I’m torn on how to review this story.
It was an exceptionally well crafted and entertaining read/listen (my review is on the audiobook version). The narrators were excellent… except for Cole. He was supposed to be 10 years younger than the mid-forties Diana and his voice sounded like a 50 something chain smoker. Yes, I do realize that in the story Cole smoked, however his voice still sounded a good 2 decades older than what his character was meant to be. Plus, to be completely honest, I believe the story could have easily been told with only Val and Diana’s POVs. Cole’s was an unnecessarily addition late in the book and for only a few brief chapters.
I’ve had this struggle with other psychological thrillers and I definitely had a read on exactly who the true “villain” here was long before the big revelation. For me, when I am reading a book that carries a psychological thriller tag, I am expecting a massive head canon moment where the entire script we’ve been fed is flipped on it’s head and everything we once knew is now actually a lie. Even if it isn’t quite to that degree, I still feel like I need that “whoa” moment and it was missing here.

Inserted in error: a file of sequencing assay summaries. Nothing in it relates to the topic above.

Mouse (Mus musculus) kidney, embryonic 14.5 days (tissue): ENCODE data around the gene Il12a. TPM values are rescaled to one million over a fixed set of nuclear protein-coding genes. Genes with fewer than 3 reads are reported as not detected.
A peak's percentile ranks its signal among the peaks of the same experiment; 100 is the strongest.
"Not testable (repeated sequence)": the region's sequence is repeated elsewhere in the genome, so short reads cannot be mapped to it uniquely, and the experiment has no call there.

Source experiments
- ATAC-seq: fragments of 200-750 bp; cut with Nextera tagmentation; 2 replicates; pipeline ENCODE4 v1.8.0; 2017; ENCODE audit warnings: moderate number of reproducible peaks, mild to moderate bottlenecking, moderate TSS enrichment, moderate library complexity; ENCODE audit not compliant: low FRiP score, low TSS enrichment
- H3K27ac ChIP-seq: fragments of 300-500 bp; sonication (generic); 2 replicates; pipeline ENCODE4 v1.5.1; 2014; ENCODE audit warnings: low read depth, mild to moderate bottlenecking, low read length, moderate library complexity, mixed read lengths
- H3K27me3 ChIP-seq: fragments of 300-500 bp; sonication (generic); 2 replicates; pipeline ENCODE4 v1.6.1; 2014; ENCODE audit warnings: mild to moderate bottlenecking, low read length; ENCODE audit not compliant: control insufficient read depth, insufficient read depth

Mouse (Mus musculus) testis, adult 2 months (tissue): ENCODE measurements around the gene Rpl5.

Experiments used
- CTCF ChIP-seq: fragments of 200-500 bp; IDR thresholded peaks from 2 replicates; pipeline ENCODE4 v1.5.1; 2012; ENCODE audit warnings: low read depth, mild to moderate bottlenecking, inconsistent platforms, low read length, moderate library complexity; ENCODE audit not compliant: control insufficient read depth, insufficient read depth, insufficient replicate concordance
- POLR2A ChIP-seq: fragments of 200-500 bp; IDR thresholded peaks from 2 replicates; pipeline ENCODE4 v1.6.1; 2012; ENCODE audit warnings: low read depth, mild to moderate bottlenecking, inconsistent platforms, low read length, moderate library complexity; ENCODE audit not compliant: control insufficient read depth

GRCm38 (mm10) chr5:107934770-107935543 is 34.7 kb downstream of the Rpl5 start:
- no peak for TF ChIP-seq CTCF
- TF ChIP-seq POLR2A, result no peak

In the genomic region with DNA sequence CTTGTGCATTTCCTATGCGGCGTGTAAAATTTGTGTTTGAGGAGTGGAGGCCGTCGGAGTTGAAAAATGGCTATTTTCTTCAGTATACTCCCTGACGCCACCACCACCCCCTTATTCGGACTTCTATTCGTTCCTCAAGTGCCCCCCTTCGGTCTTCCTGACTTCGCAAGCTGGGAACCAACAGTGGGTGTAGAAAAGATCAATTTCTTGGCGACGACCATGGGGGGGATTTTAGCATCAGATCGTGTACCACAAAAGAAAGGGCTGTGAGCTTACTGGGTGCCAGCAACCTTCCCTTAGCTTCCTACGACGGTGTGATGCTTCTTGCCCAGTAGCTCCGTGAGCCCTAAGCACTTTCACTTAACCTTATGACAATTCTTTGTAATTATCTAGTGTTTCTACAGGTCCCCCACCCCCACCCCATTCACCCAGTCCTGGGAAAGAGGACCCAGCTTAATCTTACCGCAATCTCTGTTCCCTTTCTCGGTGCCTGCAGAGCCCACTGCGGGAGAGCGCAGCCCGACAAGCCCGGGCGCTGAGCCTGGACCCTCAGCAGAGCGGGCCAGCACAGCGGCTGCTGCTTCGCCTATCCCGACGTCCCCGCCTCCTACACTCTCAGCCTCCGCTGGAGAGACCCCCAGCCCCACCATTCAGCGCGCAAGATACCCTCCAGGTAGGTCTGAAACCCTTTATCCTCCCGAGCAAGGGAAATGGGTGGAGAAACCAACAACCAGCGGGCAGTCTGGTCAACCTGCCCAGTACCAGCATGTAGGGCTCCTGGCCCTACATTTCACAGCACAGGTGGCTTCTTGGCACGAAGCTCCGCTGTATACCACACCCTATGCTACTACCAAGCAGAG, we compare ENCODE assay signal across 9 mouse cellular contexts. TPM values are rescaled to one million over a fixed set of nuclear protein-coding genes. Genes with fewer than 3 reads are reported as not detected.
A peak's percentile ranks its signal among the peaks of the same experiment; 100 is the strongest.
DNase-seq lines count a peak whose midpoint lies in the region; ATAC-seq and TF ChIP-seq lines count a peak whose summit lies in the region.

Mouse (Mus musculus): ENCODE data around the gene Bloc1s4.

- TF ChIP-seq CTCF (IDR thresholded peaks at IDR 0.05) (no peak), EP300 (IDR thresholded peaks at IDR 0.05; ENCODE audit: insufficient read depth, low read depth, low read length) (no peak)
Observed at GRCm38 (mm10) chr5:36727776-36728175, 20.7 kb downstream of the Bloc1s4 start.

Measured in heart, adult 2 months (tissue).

The entire premise of a medically induced amnesia stealing away a very specific chunk of memories was absolutely fabulous and led to a brilliant story. With threads such as adultery, forbidden love, and passionate sex scenes, I’d much rather see After All I’ve Done listed as a women’s fiction or family drama.
Mina Hardy (the pseudonym for NYT bestselling author Megan Hart) is clearly a truly gifted author with beautiful prose and stunning story construction that are both an obvious testimony of her natural talent. While the ending was “meh” and the lack of reaction by the characters to what the villain’s machinations translated to in terms of what the implications were for Diana and her husband Jonathan was a bit unbelievable, this was still a story that drove me to listen more and kept me going until the very last page.